The NSW state election is coming up this Saturday, so if you’re on the electoral roll you will have to cast a ballot.
This will be the first time for some young people in Australia, however for the rest of us, it’s a tedious task that we’ve done before.
Voting is actually a privilege and an important part of democracy that we shouldn’t take for granted. A lot of people around the world don’t possess this privilege.
A good tip: if you’re going to do it, you need to do it right.
Something that comes up a lot during election time is donkey voting or informal voting. Especially in the social media age, we’re seeing people posting images of their ballots as a form of amusement. So, what is donkey voting and informal voting?
A lot of people confuse informal voting with donkey voting. Informal voting occurs when a person leaves their ballot paper blank or fills it out incorrectly. This can include drawing images on the ballot; a crowd favourite is drawing male appendages on the voting ballot in protest (casual reminder: this isn’t practising democracy).
Donkey voting is where a person numbers each box in the order that the candidates appear, and it actually counts in the overall tally.
A person can number the candidates from top to bottom, or bottom to top, as a means of protest voting or because they simply don’t care about the election. Conversely, top to bottom voting could also genuinely represent a person’s political choices.
A lot of political parties actually take advantage of the “top to bottom” approach, and intentionally put forward candidates who would rank well if the ballot is listed alphabetically.
Donkey voting, let us repeat, is still counted in the overall voting tally. It’s still preferential and isn’t counted as a protest because you are still filling out the numbers in a particular order, and following the technical rules of voting.
If you’re taking the time to fill out numbers in each box, at least take some consideration into what name you’re putting the number next to.
Donkey voting jeopardises the process of democracy. The whole process of voting is to empower us and to ensure that we have a say in who represents our beliefs and interests in parliament.
When you donkey vote you’re undermining the preferential process. We’re given the opportunity to vote, and have a voice in who governs our country, should we not be taking it seriously?
A lot of people informally vote or donkey vote as a way of sending a message. It’s thought of as a form of protest, but let us tell you it’s really not the most productive form of protest. Scribbling an angry message or drawing lewd pictures on the ballot paper might feel like a form of protest, we promise you it achieves absolutely nothing.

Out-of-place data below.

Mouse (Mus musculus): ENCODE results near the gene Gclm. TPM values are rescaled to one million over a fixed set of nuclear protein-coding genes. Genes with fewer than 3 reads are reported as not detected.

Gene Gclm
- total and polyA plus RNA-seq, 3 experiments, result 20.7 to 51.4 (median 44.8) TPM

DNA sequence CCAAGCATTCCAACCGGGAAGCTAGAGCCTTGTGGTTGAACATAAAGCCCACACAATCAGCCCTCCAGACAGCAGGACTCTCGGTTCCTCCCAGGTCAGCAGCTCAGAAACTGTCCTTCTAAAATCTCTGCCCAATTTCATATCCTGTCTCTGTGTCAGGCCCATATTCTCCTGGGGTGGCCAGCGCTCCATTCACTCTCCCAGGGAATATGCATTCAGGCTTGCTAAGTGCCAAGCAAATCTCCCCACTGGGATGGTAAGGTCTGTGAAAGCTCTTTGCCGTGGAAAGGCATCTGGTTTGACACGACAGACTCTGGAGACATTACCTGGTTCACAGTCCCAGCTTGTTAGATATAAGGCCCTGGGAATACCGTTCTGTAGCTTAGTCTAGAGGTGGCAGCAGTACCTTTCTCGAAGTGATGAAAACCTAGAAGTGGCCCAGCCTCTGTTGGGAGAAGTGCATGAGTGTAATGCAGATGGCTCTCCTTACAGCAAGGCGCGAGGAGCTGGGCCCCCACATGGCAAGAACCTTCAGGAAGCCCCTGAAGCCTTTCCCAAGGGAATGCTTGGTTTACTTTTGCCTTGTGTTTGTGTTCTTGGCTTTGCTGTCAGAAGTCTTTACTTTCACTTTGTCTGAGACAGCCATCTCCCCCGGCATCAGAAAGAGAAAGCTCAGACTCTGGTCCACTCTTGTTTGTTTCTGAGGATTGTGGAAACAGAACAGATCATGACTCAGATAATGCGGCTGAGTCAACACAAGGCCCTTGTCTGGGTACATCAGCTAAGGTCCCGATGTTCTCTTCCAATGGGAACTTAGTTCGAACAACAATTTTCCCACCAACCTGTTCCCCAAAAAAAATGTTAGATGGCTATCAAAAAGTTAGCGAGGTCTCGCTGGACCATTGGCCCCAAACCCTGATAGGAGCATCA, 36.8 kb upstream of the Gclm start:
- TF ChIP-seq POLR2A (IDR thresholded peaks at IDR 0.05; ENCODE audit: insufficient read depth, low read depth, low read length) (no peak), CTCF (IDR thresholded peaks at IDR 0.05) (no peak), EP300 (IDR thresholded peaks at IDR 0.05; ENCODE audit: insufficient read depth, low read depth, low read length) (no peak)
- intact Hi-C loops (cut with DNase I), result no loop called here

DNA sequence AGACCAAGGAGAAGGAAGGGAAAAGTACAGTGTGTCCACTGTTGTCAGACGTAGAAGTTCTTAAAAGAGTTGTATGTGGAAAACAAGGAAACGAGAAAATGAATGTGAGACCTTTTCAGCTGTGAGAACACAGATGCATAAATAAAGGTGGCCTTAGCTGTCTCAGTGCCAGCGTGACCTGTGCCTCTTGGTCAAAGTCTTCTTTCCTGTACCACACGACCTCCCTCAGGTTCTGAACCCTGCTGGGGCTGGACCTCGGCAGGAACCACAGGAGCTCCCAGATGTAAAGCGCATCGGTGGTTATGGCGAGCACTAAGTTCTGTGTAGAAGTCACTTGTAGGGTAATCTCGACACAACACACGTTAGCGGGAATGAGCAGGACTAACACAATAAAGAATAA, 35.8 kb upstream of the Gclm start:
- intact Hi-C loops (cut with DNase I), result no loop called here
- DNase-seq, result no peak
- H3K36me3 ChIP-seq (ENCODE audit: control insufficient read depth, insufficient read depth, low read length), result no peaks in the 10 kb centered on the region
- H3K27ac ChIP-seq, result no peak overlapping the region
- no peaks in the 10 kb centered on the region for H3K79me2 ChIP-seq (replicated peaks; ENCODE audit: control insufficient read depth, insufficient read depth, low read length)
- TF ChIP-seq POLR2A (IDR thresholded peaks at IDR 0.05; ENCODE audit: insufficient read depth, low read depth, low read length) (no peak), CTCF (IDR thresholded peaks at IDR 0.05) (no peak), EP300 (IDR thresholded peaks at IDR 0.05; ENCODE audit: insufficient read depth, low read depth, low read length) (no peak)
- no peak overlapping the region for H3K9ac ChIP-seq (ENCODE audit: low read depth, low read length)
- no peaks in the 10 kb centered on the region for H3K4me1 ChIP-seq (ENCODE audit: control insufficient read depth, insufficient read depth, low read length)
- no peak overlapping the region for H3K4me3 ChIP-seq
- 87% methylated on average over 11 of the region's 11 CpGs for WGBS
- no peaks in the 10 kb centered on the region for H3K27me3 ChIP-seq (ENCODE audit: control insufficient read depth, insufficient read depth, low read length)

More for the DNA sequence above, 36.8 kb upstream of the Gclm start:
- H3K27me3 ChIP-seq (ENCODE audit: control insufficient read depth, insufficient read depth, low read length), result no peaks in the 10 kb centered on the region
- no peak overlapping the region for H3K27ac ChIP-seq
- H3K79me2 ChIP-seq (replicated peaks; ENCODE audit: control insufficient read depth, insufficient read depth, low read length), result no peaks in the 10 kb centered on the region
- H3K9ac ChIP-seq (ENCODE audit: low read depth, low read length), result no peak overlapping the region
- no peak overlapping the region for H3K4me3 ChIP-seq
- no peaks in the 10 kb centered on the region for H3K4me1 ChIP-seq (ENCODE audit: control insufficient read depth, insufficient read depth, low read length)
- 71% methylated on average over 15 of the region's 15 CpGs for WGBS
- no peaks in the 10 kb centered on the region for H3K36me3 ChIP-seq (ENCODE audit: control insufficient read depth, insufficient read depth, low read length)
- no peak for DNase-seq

The government doesn’t read your ballot paper, and although it might feel good in the moment to let out all your rage about Gladys and some of her questionable policies, the only people seeing it are the nice Australian Electoral Commission employees who are counting the votes.
Charlie Pickering stated in The Age:
“You may be protesting against the two-party system or you may be protesting against the price of peas. Both are possible, as is drawing the conclusion that you weren’t making a protest at all and simply didn’t understand how to fill out a ballot. Either way, voting informal is a terrible way to send a message.”
If there’s a party you despise, you’re far better off voting them as your last choice than wasting your ballot paper on a protest that will never be seen.
Informally voting is essentially throwing out your vote, and although this once again seems like a form of protest or showing you just don’t care, it still has an impact on the election. It gives weight to every other vote cast in the electorate.
Our votes are valuable, we’re privileged to have a voice in who sits in the parliament and creates our policies. For the other 364 days of the year we feel like the government doesn’t listen to our voices or beliefs, so why not at least use the one opportunity presented to you to choose who voices your opinions?
Around the world, thousands of people are fighting for the right of democracy and to have a voice in their country, and so here in Australia, we are privileged to have that choice.
This weekend, think about who you’re going to vote for and appreciate the privilege you have been given in this democratic country. Take the responsibility of voting seriously and use the opportunity to choose your leaders wisely.